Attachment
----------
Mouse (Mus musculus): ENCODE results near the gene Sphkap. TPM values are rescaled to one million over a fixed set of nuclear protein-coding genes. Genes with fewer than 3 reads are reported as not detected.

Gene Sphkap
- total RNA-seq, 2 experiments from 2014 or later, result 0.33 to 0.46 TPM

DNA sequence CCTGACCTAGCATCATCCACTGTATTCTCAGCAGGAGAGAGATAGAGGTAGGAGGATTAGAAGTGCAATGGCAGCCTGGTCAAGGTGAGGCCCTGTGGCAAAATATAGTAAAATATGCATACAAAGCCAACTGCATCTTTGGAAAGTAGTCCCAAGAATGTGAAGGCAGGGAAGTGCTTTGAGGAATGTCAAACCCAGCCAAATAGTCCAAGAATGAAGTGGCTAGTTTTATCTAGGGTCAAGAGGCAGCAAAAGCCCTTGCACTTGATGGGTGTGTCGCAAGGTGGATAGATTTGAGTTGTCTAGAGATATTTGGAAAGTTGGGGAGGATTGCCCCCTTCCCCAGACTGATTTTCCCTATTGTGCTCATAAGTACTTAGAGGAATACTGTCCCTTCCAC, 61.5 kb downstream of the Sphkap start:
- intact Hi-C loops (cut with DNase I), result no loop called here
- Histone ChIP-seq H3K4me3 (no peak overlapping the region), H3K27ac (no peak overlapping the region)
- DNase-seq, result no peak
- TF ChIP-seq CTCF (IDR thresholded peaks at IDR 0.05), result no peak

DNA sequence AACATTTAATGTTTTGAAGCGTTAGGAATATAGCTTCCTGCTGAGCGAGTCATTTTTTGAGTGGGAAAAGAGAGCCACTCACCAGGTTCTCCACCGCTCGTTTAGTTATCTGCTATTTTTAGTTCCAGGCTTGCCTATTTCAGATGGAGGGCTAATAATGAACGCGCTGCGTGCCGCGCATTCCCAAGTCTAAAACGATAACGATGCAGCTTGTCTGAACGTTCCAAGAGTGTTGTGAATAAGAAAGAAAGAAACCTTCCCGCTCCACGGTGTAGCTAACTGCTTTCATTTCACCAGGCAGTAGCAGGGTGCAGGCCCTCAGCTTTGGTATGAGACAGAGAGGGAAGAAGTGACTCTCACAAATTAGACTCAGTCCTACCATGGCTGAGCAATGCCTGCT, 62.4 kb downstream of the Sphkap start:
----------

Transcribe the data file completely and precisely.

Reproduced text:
Mouse (Mus musculus): ENCODE results near the gene Sphkap. TPM values are rescaled to one million over a fixed set of nuclear protein-coding genes. Genes with fewer than 3 reads are reported as not detected.

Gene Sphkap
- total RNA-seq, 2 experiments from 2014 or later, result 0.33 to 0.46 TPM

DNA sequence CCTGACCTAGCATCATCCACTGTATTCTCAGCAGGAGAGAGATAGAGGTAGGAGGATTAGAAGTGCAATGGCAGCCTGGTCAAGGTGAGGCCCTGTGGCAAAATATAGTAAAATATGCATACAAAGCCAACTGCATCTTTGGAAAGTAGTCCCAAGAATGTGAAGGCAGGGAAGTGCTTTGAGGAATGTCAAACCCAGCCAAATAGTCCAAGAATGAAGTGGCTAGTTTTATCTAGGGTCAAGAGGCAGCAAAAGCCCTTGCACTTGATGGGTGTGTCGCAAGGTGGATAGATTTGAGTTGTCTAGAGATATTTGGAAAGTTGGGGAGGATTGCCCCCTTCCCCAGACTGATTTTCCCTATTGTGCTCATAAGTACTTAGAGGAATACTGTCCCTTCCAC, 61.5 kb downstream of the Sphkap start:
- intact Hi-C loops (cut with DNase I), result no loop called here
- Histone ChIP-seq H3K4me3 (no peak overlapping the region), H3K27ac (no peak overlapping the region)
- DNase-seq, result no peak
- TF ChIP-seq CTCF (IDR thresholded peaks at IDR 0.05), result no peak

DNA sequence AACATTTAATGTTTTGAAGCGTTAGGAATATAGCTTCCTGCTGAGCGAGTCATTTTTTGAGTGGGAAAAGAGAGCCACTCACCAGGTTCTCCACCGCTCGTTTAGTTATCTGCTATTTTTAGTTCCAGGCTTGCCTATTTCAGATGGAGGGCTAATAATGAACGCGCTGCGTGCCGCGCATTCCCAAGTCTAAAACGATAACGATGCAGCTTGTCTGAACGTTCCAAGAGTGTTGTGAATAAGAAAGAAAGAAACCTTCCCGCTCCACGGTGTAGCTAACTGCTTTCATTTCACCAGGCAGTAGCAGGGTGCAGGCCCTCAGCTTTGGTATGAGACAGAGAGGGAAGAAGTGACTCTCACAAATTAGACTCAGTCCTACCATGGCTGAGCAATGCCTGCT, 62.4 kb downstream of the Sphkap start: